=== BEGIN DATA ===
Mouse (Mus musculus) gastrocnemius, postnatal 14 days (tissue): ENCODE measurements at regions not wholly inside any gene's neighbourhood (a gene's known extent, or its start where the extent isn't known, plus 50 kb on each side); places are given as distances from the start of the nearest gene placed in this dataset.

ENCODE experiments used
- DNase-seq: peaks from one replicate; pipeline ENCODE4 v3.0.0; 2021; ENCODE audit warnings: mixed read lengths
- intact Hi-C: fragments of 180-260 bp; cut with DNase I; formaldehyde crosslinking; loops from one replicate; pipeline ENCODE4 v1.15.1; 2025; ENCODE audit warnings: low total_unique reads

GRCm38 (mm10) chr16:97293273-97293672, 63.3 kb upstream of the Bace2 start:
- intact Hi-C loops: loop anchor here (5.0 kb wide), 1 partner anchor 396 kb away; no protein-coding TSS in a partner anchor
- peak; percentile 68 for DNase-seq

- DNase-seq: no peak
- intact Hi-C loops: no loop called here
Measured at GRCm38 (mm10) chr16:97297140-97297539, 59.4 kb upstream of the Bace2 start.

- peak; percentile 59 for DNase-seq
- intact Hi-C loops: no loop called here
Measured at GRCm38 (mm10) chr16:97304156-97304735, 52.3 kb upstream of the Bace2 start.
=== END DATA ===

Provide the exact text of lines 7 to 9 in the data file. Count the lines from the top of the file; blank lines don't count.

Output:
- peak; percentile 68 for DNase-seq

- DNase-seq: no peak
- intact Hi-C loops: no loop called here